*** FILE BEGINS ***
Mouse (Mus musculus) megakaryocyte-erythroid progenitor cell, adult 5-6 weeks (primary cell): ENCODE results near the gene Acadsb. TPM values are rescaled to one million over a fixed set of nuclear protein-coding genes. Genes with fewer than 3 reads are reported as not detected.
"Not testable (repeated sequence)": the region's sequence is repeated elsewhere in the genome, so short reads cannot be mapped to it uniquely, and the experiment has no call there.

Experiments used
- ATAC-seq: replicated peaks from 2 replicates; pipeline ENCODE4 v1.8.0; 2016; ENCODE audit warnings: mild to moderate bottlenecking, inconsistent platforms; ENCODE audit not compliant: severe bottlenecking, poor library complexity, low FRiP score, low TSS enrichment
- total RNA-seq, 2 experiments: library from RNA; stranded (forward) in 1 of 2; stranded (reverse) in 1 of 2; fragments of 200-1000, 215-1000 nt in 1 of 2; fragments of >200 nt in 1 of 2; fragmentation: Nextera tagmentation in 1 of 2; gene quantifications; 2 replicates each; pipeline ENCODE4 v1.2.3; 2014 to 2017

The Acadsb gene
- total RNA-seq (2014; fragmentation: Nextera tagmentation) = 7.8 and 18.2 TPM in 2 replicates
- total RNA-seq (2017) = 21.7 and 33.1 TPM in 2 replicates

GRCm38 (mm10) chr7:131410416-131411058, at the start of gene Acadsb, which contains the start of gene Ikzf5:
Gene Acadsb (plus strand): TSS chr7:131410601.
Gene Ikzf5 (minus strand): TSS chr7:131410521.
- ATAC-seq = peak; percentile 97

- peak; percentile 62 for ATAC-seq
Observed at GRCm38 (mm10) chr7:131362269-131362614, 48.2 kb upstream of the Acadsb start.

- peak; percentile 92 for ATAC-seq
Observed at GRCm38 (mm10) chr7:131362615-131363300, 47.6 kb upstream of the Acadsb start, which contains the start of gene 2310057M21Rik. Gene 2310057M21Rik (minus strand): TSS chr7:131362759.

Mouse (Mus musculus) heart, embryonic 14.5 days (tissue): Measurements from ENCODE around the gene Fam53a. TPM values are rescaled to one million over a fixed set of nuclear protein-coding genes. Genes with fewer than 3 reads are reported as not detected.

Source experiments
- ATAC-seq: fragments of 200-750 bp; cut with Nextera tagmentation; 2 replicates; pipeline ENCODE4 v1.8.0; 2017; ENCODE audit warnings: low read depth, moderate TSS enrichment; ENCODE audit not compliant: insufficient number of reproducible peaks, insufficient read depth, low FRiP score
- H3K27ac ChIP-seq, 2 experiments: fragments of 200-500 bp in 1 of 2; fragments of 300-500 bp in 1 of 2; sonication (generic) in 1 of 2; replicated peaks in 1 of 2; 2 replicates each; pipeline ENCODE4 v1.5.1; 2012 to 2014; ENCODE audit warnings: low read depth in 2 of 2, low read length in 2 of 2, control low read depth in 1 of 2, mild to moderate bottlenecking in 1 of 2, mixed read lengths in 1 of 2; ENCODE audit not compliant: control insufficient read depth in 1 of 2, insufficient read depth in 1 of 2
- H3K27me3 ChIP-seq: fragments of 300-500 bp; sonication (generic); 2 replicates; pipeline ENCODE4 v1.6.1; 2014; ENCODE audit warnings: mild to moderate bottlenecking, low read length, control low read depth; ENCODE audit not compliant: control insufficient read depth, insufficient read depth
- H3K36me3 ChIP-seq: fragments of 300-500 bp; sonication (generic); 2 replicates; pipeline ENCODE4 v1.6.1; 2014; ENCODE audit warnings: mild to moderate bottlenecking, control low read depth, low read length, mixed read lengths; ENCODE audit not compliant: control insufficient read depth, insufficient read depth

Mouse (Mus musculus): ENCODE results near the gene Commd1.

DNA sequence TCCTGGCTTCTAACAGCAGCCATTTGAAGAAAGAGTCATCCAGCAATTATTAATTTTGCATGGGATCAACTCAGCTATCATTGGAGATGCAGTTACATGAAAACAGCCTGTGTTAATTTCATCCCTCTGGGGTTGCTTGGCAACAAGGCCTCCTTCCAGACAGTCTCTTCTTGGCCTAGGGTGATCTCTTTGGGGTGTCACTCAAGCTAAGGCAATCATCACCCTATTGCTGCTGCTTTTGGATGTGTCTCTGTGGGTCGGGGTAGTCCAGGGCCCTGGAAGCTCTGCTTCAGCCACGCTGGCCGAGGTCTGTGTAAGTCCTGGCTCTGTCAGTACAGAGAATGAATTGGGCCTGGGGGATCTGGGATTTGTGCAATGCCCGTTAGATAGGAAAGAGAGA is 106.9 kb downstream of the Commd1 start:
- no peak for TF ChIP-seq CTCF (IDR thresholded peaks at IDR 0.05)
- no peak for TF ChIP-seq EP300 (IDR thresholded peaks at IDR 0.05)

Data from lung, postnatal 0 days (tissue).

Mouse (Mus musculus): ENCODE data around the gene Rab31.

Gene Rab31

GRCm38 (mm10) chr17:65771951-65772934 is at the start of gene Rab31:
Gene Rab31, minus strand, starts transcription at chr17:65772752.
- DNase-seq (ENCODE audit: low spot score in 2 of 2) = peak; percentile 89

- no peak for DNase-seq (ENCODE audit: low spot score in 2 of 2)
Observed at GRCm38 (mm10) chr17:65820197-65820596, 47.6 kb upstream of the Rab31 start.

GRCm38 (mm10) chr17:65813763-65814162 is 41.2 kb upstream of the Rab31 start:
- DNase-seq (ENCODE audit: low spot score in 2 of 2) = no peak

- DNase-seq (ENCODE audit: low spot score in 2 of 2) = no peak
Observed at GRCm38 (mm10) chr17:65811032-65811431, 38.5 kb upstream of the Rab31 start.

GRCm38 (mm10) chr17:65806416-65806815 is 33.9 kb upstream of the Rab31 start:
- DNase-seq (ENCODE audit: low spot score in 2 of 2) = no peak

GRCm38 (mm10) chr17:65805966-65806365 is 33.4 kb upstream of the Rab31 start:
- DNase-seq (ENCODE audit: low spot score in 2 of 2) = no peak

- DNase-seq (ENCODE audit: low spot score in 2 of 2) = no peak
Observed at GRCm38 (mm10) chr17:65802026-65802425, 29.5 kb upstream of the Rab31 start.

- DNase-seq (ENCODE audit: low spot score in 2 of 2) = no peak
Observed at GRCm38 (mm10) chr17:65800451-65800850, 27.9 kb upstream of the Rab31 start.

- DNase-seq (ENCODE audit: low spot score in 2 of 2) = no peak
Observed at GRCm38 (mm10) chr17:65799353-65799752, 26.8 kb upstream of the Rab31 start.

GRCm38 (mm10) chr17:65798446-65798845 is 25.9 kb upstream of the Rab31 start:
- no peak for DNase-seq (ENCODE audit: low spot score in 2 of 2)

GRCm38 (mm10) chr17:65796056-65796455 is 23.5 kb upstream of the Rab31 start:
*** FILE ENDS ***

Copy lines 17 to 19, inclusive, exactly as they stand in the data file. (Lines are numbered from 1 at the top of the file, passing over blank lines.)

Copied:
Mouse (Mus musculus) heart, embryonic 14.5 days (tissue): Measurements from ENCODE around the gene Fam53a. TPM values are rescaled to one million over a fixed set of nuclear protein-coding genes. Genes with fewer than 3 reads are reported as not detected.

Source experiments
- ATAC-seq: fragments of 200-750 bp; cut with Nextera tagmentation; 2 replicates; pipeline ENCODE4 v1.8.0; 2017; ENCODE audit warnings: low read depth, moderate TSS enrichment; ENCODE audit not compliant: insufficient number of reproducible peaks, insufficient read depth, low FRiP score